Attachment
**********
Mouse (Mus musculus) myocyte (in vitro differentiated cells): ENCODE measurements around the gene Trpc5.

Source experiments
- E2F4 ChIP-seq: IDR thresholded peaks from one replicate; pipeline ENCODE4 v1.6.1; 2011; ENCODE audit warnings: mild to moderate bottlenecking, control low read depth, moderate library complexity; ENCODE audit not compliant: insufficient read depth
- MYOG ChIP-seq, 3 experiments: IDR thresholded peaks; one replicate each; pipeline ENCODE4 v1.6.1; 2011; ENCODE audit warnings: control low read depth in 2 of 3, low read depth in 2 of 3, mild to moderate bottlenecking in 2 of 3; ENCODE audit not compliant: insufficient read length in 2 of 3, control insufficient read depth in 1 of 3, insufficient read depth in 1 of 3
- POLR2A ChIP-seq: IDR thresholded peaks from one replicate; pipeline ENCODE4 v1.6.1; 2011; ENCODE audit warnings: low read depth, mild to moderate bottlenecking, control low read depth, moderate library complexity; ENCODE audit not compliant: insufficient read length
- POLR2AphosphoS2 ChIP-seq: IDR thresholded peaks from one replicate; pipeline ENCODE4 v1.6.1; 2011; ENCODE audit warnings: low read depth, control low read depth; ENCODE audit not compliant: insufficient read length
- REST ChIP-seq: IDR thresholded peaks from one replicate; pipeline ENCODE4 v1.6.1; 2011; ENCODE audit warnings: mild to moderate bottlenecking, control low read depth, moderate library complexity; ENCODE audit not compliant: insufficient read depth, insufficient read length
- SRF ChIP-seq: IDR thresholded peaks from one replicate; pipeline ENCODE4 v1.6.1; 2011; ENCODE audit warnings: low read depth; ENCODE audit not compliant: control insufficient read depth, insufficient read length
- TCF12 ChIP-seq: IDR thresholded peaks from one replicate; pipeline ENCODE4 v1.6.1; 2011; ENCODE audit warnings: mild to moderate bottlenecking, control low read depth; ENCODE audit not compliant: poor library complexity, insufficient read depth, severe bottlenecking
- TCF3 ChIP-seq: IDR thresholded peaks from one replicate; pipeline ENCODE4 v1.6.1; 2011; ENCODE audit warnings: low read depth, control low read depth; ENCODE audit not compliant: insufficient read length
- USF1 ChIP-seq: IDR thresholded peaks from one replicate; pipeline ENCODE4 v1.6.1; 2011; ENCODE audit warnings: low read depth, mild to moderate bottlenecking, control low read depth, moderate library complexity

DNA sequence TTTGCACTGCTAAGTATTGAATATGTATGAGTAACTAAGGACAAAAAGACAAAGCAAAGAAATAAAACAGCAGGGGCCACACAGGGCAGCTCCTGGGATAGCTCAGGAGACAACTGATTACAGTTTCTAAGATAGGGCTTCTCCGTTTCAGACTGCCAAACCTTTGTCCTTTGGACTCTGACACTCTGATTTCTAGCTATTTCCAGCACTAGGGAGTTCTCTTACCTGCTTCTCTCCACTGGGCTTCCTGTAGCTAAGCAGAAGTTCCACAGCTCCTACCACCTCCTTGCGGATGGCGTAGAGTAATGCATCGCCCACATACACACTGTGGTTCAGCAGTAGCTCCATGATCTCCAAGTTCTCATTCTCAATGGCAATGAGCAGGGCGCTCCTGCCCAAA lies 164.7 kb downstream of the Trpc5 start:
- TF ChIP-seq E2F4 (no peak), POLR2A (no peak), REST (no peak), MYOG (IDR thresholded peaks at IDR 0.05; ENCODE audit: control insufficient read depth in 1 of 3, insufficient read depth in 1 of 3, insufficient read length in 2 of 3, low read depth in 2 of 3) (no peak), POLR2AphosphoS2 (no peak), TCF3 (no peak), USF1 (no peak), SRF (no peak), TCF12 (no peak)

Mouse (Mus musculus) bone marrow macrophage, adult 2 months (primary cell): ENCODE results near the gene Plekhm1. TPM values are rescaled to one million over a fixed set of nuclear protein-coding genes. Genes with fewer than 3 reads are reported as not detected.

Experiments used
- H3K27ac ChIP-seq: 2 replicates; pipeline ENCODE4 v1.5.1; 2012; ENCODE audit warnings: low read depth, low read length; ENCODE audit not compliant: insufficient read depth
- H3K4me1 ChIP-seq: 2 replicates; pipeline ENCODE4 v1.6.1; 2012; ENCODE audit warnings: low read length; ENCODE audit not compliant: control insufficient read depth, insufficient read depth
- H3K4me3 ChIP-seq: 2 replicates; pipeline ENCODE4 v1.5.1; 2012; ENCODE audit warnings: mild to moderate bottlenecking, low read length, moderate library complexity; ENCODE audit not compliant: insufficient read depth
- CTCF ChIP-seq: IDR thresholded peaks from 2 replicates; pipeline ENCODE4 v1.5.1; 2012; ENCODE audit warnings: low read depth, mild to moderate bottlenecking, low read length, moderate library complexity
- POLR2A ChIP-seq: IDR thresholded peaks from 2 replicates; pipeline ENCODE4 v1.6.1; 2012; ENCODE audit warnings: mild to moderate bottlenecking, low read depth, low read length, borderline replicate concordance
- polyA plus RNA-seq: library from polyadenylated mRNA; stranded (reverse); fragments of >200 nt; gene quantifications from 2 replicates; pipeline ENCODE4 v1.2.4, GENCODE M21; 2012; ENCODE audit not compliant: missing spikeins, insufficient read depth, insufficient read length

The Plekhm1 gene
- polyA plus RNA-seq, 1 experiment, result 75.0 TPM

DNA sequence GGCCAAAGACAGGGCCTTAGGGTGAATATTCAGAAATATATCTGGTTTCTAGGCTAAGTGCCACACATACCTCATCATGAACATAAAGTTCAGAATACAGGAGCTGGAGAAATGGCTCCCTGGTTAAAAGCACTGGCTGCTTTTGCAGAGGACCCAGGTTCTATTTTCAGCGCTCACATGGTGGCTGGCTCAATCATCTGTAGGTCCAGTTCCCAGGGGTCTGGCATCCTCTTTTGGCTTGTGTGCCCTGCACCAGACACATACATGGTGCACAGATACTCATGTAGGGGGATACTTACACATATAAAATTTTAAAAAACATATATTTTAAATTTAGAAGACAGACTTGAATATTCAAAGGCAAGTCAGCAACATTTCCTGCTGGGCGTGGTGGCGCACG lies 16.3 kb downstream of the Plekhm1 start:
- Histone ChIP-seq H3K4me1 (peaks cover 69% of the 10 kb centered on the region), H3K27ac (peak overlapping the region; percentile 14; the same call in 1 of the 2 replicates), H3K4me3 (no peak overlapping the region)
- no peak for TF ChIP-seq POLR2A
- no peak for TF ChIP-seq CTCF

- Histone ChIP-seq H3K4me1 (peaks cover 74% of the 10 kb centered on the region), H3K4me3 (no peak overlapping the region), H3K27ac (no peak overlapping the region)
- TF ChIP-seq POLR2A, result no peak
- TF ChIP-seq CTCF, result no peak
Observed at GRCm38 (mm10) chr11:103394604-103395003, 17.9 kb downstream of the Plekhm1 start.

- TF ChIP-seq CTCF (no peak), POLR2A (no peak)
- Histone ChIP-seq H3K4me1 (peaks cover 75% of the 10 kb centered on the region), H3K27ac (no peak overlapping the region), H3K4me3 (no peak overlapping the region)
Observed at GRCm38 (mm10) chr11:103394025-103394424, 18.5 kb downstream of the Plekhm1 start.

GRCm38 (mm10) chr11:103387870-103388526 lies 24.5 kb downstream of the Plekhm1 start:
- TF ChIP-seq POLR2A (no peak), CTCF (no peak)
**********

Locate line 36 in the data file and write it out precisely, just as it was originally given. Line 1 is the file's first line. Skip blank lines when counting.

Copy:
- TF ChIP-seq POLR2A (no peak), CTCF (no peak)